The stability of the cervical spine, and its ability to resist kyphosis, depends on several different parts of the spine. First, the vertebral bodies need to be strong enough to support the head and keep a normal shape. Second, the facet joints, ligaments, and soft tissues in the back of the spine must be strong enough to keep the neck from curving forward due to the pull of the weight of the head. Finally, the muscles in the back must be strong enough to resist the forward pull of the weight of the head. If there is damage to any of these three areas, a kyphotic deformity can develop. After the kyphosis begins, the weight of the head can cause a progression of the curvature.


There are several causes of cervical kyphosis. This condition can develop in children and adults.

The first cause is degenerative disc disease. The process of degeneration of the intervertebral discs causes many spine problems. In older adults, the wear and tear of aging on the discs between each vertebra can cause the disc to collapse. As the discs collapse and grow thinner, the head tilts forward and the neck begins to curve forward. This begins a process that may continue to progress for years. The weight of the head causes an imbalance of forces pushing the neck increasingly forward. This slowly leads to an increasing curve and may end with a kyphosis.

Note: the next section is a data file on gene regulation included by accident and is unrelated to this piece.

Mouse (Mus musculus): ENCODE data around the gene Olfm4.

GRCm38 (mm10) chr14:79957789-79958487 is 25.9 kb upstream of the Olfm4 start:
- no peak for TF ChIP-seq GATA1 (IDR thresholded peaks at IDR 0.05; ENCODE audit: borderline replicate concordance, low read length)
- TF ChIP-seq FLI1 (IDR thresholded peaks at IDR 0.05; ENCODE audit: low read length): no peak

For more information concerning degenerative disc disease, you may wish to refer to the document, entitled:

The second cause of cervical kyphosis is congenital, meaning it is a birth defect affecting the development of the spine. A person is born with some sort of defect, such as incomplete formation of the spine, which leads to an increasing kyphosis type curve in the neck. Congenital kyphosis usually leads to a growth disturbance of the vertebrae themselves. Instead of growing normally, the vertebrae grow into a triangular-shape with the small end pointing forward. Because the vertebrae are stacked one atop the other, the triangle shape causes the spine to have a forward curvature.

When a child has congenital kyphosis, there are generally additional birth defects in other areas of the body. Most commonly, there are defects of the kidneys and urinary system.